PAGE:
I recently got back from a backpacking trip outside of Roanoke, Virginia. There is a really neat month-long elective held each year in association with the Wilderness Medical Society for medical students, residents, PA students, and other medical personnel. It was held in Tennessee last year, and I got invited to come down and lecture. The students have a field practicum at the completion of their month that is basically a 3 night backpacking trip with a smattering of wilderness medicine scenarios thrown in. I was set up to go last year but the camp where they were staying at ended up getting evacuated due to an ice storm and other inclement weather. So I was pretty excited when I got asked to be a mentor for the trip this year, especially since I have never been to the area in Virginia where the elective was moved to.
I actually got all of my gear together 2 days ahead of time so that I could do the necessary scouring and purging. I luckily have a ton of backpacker food – I binge-bought it from REI when they were having a big sale because I always need it for the races I travel to and work at. I recently bought a new backpack which is almost 2 pounds lighter than my previous pack and a bigger capacity. And I got a cute little JetBoil stove recently that I have yet to try out other than firing it up in my apartment. So I’m doing what you’re not supposed to do – trying out numerous pieces of new gear on an actual trip where I’m kind of in charge of other people’s safety. But that’s wilderness medicine right??? Going out there and just figuring it out. And it worked out pretty well during my fellowship year for me so what’s the worst that could happen….
Spoiler alert: There were no gear mishaps. Just rain. And cold. And mist. And more rain. And real world medical scenarios instead of the cheesy hypothetical situations that I was supposed to present to my students.
But I’m getting ahead of myself. The trip up to Virginia was beautiful!
I met my group of students that first evening so that we could go over the plans for the weekend. This trip is kind of their final exam for the course, so they were expected to have picked an appropriate route for their team’s experience, planned out their meals, and prepared a first aid kit to bring along. My group of 6 students had 2 girls who had never been backpacking before. Which is great! I love introducing people to the awesomeness that is backpacking, aka having an agenda that includes nothing but hiking all day and eating all day, and then getting to sleep in a cozy sleeping bag outside. That being said, I was a little concerned that some of the daily mileages were a little ambitious for folks without much experience. It’s hard to know how much guidance to give, and how much leeway to give the students to just figure out things on their own. But I figured as long as we were safe, and everyone was okay with coming into camp in the dark possibly, then onward we would go.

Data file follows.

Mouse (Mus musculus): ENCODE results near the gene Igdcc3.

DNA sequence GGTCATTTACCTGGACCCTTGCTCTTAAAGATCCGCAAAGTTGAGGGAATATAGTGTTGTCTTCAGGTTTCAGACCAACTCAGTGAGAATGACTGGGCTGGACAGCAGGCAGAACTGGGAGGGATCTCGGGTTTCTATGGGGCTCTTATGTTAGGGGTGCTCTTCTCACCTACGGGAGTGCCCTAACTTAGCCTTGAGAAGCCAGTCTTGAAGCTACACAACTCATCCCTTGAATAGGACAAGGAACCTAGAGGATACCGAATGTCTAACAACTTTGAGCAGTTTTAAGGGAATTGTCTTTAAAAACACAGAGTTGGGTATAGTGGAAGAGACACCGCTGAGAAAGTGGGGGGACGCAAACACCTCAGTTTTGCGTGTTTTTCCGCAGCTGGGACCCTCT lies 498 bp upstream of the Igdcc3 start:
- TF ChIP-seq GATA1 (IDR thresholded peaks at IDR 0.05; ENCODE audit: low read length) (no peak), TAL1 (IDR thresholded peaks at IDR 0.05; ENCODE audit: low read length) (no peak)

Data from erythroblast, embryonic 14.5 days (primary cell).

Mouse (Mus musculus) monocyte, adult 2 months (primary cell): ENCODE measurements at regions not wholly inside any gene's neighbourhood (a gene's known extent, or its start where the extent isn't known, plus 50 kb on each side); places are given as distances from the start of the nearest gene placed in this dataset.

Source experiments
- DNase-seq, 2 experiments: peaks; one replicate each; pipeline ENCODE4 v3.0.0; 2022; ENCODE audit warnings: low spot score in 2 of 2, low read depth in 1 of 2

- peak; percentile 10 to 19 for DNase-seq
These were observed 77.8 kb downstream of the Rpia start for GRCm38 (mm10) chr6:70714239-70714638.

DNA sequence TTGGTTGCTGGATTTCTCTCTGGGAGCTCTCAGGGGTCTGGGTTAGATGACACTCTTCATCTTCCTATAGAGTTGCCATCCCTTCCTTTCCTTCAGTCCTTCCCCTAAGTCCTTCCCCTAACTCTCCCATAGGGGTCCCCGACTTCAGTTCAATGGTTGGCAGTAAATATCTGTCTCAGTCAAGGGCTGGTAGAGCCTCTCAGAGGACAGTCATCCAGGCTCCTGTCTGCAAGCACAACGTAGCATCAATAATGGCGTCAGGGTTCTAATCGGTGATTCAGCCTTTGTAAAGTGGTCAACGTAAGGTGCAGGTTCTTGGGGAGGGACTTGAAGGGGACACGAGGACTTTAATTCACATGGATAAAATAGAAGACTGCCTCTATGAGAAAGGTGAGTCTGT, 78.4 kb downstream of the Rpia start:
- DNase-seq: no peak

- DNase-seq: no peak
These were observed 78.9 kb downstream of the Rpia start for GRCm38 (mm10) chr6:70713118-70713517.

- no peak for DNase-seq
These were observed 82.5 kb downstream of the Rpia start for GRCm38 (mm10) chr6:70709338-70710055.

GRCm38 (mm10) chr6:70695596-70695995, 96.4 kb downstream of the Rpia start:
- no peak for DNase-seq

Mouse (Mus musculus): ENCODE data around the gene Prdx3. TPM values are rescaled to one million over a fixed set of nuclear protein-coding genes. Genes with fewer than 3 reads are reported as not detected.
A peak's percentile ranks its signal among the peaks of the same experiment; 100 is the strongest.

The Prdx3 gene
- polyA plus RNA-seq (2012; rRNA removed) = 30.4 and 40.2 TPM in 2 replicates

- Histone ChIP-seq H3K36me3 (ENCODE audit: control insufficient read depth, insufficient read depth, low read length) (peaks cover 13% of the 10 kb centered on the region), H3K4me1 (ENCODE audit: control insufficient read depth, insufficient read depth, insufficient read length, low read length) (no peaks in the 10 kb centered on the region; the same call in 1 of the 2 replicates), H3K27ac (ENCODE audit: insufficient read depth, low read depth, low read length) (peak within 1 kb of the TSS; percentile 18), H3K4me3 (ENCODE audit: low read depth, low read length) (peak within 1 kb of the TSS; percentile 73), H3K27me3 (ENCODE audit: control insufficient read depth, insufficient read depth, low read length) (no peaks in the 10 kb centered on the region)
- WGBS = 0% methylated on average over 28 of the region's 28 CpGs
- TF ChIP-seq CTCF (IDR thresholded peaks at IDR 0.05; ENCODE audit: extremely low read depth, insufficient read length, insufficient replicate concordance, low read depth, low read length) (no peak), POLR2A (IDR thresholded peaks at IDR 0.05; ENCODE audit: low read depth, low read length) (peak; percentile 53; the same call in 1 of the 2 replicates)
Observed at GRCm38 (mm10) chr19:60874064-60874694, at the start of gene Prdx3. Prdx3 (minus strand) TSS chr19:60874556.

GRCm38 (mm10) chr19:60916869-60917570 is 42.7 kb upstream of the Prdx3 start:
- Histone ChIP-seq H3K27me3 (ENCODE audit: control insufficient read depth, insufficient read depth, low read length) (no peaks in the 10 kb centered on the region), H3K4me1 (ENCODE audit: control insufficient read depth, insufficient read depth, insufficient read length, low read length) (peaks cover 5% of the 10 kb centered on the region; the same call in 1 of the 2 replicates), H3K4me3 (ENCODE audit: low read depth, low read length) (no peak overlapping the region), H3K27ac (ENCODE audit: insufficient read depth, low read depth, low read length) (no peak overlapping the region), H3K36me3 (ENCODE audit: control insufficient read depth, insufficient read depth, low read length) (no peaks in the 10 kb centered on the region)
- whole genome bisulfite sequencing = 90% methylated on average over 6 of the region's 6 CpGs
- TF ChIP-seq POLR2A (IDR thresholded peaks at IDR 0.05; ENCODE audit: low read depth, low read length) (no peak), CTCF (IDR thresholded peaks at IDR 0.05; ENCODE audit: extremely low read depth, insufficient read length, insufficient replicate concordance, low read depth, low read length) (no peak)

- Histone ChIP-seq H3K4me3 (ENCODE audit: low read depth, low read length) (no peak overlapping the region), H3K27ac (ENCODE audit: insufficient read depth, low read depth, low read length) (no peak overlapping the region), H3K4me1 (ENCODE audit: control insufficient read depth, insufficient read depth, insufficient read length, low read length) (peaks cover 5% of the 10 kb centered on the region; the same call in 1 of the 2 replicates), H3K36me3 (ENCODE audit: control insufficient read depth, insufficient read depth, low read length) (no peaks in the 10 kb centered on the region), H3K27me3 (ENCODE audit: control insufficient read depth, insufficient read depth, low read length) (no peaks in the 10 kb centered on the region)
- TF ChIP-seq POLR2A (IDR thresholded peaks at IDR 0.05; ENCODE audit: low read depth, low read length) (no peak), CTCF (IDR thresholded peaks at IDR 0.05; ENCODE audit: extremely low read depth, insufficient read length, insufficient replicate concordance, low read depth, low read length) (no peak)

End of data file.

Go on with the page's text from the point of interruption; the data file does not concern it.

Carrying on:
It was about 40 degrees the next morning when I awoke at 0’dark thirty and crammed the last few items into my pack. Our route had us shuttling a lot of cars and while I was waiting to be picked up, I peaked at the weather app on my phone and saw a big nasty goober of rain and possible convective activity heading our way. The first portion of our trip had us walking up a steep and muddy trail to a ridge line where we would be exposed to the elements until we made it to our shelter. When we all got together, we had a little group pow wow and the (wise) decision was made to amend our route so that a. We weren’t going to be in an area without any possible shelter when the bad weather rolled in, and b. Our group wouldn’t roll into camp at dark. I was actually pretty pleased that the group was able to take into account the new information, and adjust the plans accordingly.
And after another hour or so, we were finally on the trail. I introduced the group to “rolling lead” as we hiked so that we would all stay together and be able to keep an eye on the newbies. It was slow going uphill with lots of breaks for snacks, but that’s okay, that’s how I usually roll anyway. It started raining on our slow climb up to McAfee’s Knob. It’s apparently supposed to be a really beautiful view but all we got was fog and mist. Still pretty cool looking: